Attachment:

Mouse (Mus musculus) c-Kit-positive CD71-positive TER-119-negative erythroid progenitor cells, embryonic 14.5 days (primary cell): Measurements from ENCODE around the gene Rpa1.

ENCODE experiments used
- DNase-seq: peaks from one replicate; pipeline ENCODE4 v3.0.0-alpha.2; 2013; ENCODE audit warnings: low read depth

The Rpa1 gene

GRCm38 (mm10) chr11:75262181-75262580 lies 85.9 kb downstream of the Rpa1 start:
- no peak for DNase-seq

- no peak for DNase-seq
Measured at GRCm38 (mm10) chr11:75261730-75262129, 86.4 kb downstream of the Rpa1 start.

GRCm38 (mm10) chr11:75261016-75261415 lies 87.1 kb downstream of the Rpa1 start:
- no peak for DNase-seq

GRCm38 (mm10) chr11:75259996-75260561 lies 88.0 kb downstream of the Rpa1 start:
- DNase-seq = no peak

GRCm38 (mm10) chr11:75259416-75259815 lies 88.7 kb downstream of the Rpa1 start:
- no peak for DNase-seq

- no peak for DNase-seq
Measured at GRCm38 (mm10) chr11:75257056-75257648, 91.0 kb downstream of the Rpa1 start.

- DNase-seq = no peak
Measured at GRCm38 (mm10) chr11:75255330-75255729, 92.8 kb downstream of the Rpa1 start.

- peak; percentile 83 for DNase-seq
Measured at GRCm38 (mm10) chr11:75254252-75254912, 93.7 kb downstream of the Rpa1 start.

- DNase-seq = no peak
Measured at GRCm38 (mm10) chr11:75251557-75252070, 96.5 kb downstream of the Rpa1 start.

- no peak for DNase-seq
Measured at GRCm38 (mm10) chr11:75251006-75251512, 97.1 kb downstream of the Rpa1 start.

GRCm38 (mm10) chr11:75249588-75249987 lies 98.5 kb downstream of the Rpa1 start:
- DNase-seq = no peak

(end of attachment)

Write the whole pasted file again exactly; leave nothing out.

Mouse (Mus musculus) c-Kit-positive CD71-positive TER-119-negative erythroid progenitor cells, embryonic 14.5 days (primary cell): Measurements from ENCODE around the gene Rpa1.

ENCODE experiments used
- DNase-seq: peaks from one replicate; pipeline ENCODE4 v3.0.0-alpha.2; 2013; ENCODE audit warnings: low read depth

The Rpa1 gene

GRCm38 (mm10) chr11:75262181-75262580 lies 85.9 kb downstream of the Rpa1 start:
- no peak for DNase-seq

- no peak for DNase-seq
Measured at GRCm38 (mm10) chr11:75261730-75262129, 86.4 kb downstream of the Rpa1 start.

GRCm38 (mm10) chr11:75261016-75261415 lies 87.1 kb downstream of the Rpa1 start:
- no peak for DNase-seq

GRCm38 (mm10) chr11:75259996-75260561 lies 88.0 kb downstream of the Rpa1 start:
- DNase-seq = no peak

GRCm38 (mm10) chr11:75259416-75259815 lies 88.7 kb downstream of the Rpa1 start:
- no peak for DNase-seq

- no peak for DNase-seq
Measured at GRCm38 (mm10) chr11:75257056-75257648, 91.0 kb downstream of the Rpa1 start.

- DNase-seq = no peak
Measured at GRCm38 (mm10) chr11:75255330-75255729, 92.8 kb downstream of the Rpa1 start.

- peak; percentile 83 for DNase-seq
Measured at GRCm38 (mm10) chr11:75254252-75254912, 93.7 kb downstream of the Rpa1 start.

- DNase-seq = no peak
Measured at GRCm38 (mm10) chr11:75251557-75252070, 96.5 kb downstream of the Rpa1 start.

- no peak for DNase-seq
Measured at GRCm38 (mm10) chr11:75251006-75251512, 97.1 kb downstream of the Rpa1 start.

GRCm38 (mm10) chr11:75249588-75249987 lies 98.5 kb downstream of the Rpa1 start:
- DNase-seq = no peak